Chile 93A - Expedition Report
by Rob Birrell
Search for tours in Chile
Search for brochures for Travel in Chile
During the first three months of 1993 I was lucky enough to take part in an
expedition to Chile run by an organization called Raleigh International.
My place on the expedition was gained after a series of selection exercises
and various money raising exploits.
Look in the document "About Raleigh International" for further information
on the organization and its aims.
I left Motherwell in the depths of winter, after
several attempts as blizzard conditions meant that roads were blocked and the
train I had intended to catch was cancelled. I eventually managed to get on a
suitable train and had an uneventful journey down to London. Here I made my
way to the Gloucester Hotel to be treated to my `Last Supper' by my Father, who
was down on business. After, there was time for the `Last Bath' in his room
before I was treated to a Taxi out to Heathrow. I arrived there at about 1 AM
and joined some of my fellow venturers for a sleepless night stretched out over
the seats in the departures lounge.
We departed Heathrow at about 9 AM on the Wednesday morning having been split
up into flight groups and arrived in Amsterdam at about 11 AM (all times
local). After a wander round Schipol airport we were ready to leave for the
first leg of the flight to Santiago via Rio De Janeiro and Buenos Aires. The
flight, in a massive new Boeing 747-700, to Rio took about 12 hours. We were
able to track our progress across the Atlantic on animated world maps which
were displayed on the video screens in between the feature films.
Unfortunately even the copious quantities of food and drink served to us during
the course of the journey couldn't make up for the monotony of the journey.
Buenos Aires passed almost unnoticed and the next morning we were greeted by a
glorious sunrise over the Andes as we descended to Santiago. Thank goodness I
hadn't seen the film Alive at this stage which tells the true story of a plane
crash in the Andes where some of the occupants survived by eating the bodies of
the passengers killed in the crash.
Early on the Thursday morning we arrived in Santiago where, having met up with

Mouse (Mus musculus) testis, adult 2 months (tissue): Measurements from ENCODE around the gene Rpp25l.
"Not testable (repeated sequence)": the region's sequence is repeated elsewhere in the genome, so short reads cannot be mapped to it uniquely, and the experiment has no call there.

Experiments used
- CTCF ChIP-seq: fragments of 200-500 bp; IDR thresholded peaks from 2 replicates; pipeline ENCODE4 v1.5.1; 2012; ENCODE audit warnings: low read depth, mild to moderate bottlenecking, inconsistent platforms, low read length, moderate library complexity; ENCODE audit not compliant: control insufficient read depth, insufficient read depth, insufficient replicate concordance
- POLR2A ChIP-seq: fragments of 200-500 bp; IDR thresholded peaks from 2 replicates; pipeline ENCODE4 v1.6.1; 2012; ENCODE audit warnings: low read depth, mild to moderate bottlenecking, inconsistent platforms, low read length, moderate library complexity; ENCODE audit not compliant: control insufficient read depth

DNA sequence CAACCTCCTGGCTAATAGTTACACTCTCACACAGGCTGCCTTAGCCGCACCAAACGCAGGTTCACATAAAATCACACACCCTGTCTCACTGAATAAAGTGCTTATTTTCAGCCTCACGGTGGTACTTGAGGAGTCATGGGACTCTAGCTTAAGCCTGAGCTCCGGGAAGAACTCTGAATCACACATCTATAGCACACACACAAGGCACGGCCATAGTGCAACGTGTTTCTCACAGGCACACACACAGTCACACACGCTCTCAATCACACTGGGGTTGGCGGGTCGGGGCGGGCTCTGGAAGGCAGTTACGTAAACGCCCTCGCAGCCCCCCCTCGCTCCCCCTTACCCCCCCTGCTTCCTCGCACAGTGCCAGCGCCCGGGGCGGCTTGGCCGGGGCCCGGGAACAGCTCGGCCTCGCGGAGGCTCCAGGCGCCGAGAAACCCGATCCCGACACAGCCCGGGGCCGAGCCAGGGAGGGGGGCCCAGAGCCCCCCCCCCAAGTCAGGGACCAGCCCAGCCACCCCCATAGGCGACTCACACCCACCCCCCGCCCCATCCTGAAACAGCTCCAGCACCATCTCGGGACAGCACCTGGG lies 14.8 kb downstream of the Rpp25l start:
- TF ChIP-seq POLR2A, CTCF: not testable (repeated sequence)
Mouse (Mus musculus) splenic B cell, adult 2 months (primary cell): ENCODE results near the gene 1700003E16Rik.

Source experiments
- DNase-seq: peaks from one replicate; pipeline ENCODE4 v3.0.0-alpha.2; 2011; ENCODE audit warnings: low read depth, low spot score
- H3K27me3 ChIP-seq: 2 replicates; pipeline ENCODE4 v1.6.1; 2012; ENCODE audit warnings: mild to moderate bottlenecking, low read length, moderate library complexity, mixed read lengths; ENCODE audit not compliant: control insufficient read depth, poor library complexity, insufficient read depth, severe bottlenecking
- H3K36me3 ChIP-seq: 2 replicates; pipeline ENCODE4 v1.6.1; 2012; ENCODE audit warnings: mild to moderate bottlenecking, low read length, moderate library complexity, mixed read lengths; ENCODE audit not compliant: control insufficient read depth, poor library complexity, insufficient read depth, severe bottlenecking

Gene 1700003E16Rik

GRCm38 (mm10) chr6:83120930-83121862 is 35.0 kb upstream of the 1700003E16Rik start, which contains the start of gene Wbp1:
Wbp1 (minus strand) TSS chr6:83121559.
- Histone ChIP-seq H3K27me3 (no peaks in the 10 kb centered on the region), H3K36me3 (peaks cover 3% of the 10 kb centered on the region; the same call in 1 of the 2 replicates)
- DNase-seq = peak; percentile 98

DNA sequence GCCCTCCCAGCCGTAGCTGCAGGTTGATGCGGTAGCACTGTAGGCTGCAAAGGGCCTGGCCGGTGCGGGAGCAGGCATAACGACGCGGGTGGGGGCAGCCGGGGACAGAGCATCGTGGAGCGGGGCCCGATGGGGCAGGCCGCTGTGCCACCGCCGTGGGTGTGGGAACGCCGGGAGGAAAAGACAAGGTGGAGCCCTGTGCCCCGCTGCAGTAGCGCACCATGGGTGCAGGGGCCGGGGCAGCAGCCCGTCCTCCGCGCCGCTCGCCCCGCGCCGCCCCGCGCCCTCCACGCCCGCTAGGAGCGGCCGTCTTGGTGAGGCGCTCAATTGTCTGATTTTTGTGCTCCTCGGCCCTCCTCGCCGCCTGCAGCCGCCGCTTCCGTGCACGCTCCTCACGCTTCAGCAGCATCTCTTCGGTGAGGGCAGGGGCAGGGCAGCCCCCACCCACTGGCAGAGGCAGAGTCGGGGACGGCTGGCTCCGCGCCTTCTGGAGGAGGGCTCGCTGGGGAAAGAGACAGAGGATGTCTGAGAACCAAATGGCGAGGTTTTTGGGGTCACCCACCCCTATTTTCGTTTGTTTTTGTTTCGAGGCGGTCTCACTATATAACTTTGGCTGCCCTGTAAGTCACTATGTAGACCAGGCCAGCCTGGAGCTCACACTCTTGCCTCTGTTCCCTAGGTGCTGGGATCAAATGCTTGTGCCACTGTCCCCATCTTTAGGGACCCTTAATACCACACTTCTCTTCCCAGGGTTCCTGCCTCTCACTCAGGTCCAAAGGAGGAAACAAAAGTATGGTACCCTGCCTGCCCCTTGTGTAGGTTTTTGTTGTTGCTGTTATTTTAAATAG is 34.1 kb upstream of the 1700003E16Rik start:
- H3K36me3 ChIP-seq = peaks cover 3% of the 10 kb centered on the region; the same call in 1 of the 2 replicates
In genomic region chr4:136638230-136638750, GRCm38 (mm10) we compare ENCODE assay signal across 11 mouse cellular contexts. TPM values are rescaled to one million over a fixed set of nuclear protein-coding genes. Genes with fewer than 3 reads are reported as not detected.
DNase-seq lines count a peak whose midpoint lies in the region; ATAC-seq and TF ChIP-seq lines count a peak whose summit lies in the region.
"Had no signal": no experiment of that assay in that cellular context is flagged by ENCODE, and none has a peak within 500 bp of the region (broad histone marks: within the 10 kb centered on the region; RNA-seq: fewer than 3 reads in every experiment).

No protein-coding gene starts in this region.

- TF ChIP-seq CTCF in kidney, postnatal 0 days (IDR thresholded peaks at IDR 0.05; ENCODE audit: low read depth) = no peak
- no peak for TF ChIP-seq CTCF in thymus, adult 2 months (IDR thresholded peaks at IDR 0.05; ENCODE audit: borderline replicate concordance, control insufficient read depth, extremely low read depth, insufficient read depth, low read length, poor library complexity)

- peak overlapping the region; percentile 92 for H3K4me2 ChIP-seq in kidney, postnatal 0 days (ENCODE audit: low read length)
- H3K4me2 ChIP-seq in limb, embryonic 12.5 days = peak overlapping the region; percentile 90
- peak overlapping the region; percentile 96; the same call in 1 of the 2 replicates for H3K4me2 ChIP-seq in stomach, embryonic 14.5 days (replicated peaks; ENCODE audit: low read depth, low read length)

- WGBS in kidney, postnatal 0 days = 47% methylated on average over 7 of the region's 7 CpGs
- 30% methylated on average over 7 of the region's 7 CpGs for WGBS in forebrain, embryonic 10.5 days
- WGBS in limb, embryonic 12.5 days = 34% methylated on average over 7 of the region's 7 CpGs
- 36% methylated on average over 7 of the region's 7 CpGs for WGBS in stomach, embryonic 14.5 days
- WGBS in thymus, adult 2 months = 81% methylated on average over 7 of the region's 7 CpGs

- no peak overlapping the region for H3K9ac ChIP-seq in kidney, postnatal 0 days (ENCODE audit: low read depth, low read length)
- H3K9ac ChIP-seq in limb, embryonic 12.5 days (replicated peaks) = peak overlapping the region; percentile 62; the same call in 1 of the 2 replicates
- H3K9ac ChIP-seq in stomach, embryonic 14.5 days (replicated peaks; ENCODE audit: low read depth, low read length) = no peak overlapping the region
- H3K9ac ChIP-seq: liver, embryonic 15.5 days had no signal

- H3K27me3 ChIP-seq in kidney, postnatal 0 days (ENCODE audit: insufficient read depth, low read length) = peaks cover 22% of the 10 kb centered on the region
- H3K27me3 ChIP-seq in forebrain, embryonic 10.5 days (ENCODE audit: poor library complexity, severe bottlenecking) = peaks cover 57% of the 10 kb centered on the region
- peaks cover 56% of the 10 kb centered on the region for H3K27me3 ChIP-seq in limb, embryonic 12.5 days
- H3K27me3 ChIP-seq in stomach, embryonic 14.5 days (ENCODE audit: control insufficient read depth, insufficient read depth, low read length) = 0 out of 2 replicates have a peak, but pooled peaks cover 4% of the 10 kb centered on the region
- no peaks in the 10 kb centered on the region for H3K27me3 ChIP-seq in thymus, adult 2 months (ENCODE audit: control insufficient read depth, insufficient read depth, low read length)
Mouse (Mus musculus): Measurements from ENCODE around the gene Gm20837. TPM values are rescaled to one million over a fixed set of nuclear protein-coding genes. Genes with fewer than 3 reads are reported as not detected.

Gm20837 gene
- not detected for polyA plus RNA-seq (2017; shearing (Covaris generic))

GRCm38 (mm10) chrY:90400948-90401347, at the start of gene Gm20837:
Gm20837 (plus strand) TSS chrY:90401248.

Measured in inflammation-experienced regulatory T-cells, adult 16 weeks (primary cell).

a few `International Venturers' and some Chilean Venturers, we transferred to a
coach which delivered us to the city centre for a few hours sightseeing. We
dumped our rucksacks at a seedy hotel and `hit' the centre. To my dismay my
flight group decided to breakfast in Macdonalds. For the sake of team
solidarity I grudgingly went along with the decision. We then had time for last
minute purchases of silly hats and sunscreen before boarding another coach to
take us on the long 1000 mile journey south to Coyhaique where Raleigh
International has its base in Chile.
Two nights came and went in a blur. We passed through Argentina on our journey,
through its beautiful Lake District and through its not so beautiful customs
posts where we were hassled for hours on end. The roads for the most part were
unmetalled and we were periodically entertained by the driver and his
accomplice changing the tyres as punctures were a common occurence. Finally, on
the Friday morning and several passport stamps later we arrived in Coyhaique
where we unloaded our gear for a short march upto the HQ at El Verdin. Because
Raleigh has been in Chile for so long there is a fairly well established base
setup at El Verdin with a large stores building, buildings for eating and
washing, showers and a huge and evil smelling latrine.
At El Verdin we were split into different groups for a three
day training period. As well as having our first taste of trekking with heavy
packs we covered:
Each group has to have a transceiver (radio transmitter) with them at all
times. These consisted of a heavy Army issue 320 radio with a clip on hand
generator and battery. The whole ensemble weighed about 10Kg and proved a
considerable burden throughout the expedition. We had to learn the correct
`voice procedure' as well as the Alpha, Bravo ... Zulu phonetic alphabet. In
addition we had to learn how to give our regular sitrep (situation report) and,
hopefully, not so regular casevac (casualty evacuation).
Maps and navigation
The Chilean maps have contour lines spaced at 50 metre intervals. Consider the
fact that ordinary Ordnance Survey maps in Great Britain have 10 metre
intervals. Trying to read the `lie of the land' from a map that can hide a hill
up to 150 feet high is a tricky business. Being in the Southern Hemisphere
also meant that we had the added confusion of having to add the magnetic
compass variation (as opposed to subtracting it as we would normally do in the
North ern Hemisphere).
Some of the other training took place on the Argentine border near Lago (Lake)
Castor. Here we learnt aspects of camp craft( latrines, cooking, firstaid
etc.), did more radio and navigation work, did an exhilerating abseil from
Chile into Argentina (its OK no one saw us!!) before doing a swimming test in
the icy cold lake. We also had our first introduction to ration packs
subsequently referred to as RAT PACKS for good reason. On our return to El
Verdin, after a sleepless first nights biviing, the staff made sure that we
were thoroughly wet and miserable by subjecting us to a river crossing which
involved being swept off our feet in the torrential river as we clung on to a
taught rope strung across it.
The expedition was loosely split into two halves, the
first half, in my case, being land based and the second half being coastal